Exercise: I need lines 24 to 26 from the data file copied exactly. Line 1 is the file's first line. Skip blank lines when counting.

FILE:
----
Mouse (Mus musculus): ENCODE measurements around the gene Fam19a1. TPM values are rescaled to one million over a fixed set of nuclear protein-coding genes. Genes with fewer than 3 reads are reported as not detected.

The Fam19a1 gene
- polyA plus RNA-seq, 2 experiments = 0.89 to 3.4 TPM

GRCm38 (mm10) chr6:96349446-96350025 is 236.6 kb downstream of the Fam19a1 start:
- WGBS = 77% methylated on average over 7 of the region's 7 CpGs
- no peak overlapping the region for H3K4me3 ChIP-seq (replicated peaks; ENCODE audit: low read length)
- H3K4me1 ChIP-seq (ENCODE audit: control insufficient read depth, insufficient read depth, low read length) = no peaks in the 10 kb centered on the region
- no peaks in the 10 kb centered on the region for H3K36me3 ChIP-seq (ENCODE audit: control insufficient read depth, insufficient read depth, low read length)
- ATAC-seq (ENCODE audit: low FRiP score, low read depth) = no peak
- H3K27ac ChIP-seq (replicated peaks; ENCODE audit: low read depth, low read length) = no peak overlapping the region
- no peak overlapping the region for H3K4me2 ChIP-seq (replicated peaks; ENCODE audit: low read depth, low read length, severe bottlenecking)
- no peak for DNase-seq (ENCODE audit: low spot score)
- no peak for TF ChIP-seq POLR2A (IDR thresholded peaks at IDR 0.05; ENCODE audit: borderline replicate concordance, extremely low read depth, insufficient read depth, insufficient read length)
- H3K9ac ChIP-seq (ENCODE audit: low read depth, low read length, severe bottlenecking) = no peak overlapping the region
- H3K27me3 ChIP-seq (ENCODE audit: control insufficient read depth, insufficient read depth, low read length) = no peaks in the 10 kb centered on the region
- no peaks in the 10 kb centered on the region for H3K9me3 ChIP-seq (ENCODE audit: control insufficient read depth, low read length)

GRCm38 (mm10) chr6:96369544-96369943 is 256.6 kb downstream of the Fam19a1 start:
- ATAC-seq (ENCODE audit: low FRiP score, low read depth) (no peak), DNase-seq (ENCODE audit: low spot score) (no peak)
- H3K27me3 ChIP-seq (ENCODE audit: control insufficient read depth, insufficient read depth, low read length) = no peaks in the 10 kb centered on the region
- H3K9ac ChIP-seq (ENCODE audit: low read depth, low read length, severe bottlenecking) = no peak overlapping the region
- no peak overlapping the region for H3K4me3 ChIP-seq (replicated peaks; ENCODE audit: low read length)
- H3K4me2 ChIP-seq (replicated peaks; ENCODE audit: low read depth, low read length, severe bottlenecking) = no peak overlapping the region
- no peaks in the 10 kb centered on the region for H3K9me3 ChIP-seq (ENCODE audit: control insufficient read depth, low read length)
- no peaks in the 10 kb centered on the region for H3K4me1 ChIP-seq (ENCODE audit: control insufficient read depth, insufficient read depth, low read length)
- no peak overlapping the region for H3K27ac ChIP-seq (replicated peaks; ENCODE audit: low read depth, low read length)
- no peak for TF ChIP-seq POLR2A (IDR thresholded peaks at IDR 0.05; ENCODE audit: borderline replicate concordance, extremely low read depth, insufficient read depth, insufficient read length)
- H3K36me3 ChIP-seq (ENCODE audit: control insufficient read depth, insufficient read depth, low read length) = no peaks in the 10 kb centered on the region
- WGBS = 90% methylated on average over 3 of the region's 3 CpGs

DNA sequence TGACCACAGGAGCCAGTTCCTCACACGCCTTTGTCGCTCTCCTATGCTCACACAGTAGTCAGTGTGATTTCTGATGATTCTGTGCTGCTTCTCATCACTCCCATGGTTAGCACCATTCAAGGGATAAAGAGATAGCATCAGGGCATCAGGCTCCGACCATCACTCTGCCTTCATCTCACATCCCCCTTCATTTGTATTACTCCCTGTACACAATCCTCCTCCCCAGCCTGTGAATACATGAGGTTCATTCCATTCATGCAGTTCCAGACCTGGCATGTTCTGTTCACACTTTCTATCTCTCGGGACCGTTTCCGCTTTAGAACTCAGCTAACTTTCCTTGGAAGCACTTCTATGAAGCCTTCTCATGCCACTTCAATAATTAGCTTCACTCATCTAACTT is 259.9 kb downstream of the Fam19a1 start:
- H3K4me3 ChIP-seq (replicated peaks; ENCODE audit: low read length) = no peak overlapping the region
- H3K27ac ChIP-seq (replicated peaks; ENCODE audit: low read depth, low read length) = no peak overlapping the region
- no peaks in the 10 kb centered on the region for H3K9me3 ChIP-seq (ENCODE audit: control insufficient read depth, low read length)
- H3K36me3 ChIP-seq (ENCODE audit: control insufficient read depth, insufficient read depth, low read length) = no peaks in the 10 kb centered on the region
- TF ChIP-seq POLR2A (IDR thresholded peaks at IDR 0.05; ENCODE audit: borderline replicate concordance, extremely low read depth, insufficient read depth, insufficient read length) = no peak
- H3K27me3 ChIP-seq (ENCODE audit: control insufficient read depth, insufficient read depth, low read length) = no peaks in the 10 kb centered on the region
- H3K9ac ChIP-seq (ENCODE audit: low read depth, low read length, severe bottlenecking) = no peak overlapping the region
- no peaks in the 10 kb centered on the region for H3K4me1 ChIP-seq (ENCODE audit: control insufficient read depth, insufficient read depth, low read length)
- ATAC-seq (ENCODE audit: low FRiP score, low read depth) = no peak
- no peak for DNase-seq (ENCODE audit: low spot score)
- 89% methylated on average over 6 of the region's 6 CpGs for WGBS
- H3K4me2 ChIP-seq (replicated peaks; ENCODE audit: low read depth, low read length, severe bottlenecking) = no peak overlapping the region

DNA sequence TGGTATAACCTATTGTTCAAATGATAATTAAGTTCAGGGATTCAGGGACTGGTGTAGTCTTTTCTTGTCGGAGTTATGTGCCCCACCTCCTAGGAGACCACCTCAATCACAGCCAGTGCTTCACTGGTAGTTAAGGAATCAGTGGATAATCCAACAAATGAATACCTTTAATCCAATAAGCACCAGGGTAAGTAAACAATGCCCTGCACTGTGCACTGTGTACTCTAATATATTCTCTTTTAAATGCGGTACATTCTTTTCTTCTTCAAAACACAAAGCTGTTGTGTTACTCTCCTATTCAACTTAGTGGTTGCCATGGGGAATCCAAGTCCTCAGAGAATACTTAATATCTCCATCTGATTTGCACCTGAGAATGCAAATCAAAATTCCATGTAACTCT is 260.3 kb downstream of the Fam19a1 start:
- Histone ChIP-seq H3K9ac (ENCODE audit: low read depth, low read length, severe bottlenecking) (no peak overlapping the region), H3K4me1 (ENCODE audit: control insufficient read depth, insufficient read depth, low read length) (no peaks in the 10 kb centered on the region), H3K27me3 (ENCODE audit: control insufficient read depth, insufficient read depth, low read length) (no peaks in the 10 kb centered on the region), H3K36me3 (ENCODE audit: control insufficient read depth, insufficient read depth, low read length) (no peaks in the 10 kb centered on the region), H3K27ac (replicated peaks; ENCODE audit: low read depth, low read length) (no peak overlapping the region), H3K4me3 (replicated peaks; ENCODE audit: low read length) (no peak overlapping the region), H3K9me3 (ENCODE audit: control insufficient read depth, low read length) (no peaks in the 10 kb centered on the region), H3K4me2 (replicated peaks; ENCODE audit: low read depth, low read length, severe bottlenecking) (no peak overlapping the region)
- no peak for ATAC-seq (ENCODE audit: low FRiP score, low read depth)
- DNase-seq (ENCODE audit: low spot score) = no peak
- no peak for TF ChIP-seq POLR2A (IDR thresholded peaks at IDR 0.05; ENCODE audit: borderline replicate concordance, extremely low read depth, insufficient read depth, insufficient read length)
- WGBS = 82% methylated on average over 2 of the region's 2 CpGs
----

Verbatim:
- no peaks in the 10 kb centered on the region for H3K4me1 ChIP-seq (ENCODE audit: control insufficient read depth, insufficient read depth, low read length)
- no peak overlapping the region for H3K27ac ChIP-seq (replicated peaks; ENCODE audit: low read depth, low read length)
- no peak for TF ChIP-seq POLR2A (IDR thresholded peaks at IDR 0.05; ENCODE audit: borderline replicate concordance, extremely low read depth, insufficient read depth, insufficient read length)